When it comes to social selling, it's not just about adding new contacts to your database. It all comes down to making those interactions relevant and positioning your company as a problem solver. If you do this, you will be more likely to gain trust and loyalty.
Building relationships and trust are central to social selling.
When you interact meaningfully with others, you will gain credibility as an expert in your field.
Social selling is about being seen as a credible source of information and advice on your topic or industry, not just about making sales.
We completely understand if you're sceptical of social selling.
Traditional sales activities such as cold emailing and phone calls are effective. Why send your sales reps into a social space that can feel like the Wild West?
As previously stated, there is a non-zero chance that your prospects or leads are using social media. Those same people are already researching products and seeking advice.
Consider that nearly 40% of consumers regularly comment on the companies they buy from. You don't have to look far on social media to find someone talking about products, thanks to shout-outs and call-outs.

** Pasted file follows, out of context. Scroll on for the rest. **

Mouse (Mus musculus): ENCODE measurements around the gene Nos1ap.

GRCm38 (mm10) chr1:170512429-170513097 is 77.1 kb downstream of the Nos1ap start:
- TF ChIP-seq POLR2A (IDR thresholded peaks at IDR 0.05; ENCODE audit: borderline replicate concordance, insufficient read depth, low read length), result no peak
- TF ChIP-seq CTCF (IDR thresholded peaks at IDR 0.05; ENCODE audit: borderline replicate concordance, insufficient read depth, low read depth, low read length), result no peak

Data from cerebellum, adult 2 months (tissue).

Add to that the fact that 95% of people do their research online before making any kind of purchase. Many of those reviews come from social media.
If nothing else, social selling is a low-hanging fruit for getting potential customers acquainted with your brand.
Responding to a social post or publishing content takes only a few seconds. There's no reason why social media shouldn't be a regular part of your reps' sales activities to provide additional touchpoints with customers.
When in doubt, go with the "rule of seven," which states that people must interact with a company at least seven times before they're ready to buy. But why is that?
As previously stated, today's consumer is well-informed. Do some Internet research before going to a store or making an online purchase. Look for prices and reviews.
As a result, by implementing Social Selling, you increase the likelihood that the purchase process will be successful because the messages that customers receive through the networks influence their perception of your company, increasing their trust in it.
Of course, as long as those messages are consistent and have a logical recruitment and loyalty strategy.
So, to attract potential clients, we must become a benchmark in our industry, and our content must be useful and add value to them. Finally, they must:
Respond to your inquiries
Meet your requirements
Lead them to their objectives.